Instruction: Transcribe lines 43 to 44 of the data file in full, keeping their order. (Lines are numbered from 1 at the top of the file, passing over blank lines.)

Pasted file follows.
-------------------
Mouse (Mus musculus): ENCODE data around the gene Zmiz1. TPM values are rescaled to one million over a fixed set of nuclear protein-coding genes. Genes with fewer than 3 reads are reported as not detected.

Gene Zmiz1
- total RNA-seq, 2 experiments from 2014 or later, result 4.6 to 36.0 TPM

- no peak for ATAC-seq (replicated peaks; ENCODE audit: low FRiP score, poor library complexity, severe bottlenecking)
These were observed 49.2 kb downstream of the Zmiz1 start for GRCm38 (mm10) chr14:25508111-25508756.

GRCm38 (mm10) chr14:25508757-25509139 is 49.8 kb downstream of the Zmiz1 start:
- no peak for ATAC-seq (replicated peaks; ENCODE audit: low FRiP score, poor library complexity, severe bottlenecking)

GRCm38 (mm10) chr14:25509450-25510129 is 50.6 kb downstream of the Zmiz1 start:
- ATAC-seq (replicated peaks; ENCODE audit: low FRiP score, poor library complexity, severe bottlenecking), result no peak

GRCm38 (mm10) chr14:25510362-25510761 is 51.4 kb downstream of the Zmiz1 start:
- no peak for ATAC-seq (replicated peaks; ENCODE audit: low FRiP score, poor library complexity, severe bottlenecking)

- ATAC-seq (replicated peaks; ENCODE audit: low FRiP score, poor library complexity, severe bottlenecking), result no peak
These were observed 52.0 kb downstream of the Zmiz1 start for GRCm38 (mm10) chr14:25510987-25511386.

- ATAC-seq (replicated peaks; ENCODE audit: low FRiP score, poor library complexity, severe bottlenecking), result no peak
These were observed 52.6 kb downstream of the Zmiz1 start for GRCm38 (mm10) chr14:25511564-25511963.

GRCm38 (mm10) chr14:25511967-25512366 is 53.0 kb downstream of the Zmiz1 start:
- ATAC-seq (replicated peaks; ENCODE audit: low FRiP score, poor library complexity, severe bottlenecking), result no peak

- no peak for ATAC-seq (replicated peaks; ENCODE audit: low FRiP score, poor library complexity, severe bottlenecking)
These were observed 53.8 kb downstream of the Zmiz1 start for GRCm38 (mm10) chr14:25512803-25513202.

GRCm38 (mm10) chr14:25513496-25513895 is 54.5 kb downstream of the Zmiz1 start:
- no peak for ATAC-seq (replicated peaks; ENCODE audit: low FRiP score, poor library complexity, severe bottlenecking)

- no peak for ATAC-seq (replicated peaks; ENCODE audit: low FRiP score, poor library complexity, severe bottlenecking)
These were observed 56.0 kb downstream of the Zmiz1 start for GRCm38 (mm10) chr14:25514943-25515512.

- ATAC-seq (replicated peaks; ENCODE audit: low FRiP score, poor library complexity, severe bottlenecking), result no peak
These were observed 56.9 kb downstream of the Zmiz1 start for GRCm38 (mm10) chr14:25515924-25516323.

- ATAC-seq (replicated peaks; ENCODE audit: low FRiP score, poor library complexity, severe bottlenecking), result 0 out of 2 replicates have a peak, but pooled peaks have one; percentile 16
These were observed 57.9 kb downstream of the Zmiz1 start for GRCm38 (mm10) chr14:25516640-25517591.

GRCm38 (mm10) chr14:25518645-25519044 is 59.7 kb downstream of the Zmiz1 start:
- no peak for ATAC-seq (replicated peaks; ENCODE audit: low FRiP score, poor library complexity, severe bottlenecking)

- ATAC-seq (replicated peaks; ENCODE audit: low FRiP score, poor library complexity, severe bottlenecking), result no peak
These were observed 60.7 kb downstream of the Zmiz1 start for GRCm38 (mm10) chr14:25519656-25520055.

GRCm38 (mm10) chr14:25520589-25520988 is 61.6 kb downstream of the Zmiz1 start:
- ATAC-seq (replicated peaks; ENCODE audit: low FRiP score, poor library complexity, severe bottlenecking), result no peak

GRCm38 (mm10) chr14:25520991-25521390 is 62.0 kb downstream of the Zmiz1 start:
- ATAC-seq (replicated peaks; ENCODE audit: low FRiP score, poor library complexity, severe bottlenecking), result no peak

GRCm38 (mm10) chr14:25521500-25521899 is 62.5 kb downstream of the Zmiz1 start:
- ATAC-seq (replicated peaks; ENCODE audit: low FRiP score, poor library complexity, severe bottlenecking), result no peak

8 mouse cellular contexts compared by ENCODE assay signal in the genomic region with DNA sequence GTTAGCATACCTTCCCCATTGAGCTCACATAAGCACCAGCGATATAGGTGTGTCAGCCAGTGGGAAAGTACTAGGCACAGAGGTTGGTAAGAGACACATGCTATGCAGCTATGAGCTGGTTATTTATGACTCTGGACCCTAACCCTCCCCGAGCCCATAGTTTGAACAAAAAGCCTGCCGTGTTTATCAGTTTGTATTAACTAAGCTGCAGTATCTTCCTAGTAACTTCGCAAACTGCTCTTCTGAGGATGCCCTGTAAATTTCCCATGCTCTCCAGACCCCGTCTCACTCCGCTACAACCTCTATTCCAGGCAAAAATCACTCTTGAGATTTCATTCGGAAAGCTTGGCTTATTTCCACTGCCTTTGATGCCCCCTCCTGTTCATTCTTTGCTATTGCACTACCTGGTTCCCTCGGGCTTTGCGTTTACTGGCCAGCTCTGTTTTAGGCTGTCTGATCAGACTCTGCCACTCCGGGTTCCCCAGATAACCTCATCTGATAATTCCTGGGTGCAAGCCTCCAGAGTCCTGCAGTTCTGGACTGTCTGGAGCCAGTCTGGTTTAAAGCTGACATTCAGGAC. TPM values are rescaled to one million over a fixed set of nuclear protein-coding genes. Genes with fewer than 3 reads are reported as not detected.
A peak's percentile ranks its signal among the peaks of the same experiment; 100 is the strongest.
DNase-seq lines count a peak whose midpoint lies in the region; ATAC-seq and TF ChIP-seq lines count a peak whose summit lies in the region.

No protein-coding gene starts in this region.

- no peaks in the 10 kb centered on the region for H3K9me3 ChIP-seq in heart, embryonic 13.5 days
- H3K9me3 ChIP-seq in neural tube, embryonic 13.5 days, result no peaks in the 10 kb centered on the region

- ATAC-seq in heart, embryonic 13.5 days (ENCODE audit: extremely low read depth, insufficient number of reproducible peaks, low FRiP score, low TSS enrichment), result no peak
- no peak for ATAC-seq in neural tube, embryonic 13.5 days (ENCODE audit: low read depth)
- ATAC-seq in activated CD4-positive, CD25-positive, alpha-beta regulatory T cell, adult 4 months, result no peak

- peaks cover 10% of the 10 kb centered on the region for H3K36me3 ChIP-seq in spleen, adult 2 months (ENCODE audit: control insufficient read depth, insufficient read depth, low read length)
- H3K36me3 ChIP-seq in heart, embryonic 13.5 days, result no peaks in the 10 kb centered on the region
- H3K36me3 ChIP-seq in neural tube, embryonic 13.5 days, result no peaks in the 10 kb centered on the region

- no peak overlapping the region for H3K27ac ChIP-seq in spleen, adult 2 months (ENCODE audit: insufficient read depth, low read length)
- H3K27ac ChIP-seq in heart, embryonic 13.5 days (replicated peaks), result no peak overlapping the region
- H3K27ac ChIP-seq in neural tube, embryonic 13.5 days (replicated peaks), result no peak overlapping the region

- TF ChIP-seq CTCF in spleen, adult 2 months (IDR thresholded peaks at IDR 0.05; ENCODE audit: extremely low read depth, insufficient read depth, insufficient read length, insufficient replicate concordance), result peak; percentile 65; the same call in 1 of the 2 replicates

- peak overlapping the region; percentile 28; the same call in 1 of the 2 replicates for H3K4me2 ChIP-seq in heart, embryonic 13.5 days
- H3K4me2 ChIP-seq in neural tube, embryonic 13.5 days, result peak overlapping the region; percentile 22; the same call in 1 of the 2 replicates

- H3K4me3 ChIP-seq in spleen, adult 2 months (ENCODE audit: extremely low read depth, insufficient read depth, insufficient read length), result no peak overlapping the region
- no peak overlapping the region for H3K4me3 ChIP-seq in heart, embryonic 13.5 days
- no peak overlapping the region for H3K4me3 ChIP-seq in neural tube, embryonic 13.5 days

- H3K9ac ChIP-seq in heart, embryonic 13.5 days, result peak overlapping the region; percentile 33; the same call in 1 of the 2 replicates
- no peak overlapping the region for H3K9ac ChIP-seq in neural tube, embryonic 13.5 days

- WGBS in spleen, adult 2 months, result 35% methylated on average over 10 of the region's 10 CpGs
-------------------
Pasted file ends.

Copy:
- H3K9me3 ChIP-seq in neural tube, embryonic 13.5 days, result no peaks in the 10 kb centered on the region

- ATAC-seq in heart, embryonic 13.5 days (ENCODE audit: extremely low read depth, insufficient number of reproducible peaks, low FRiP score, low TSS enrichment), result no peak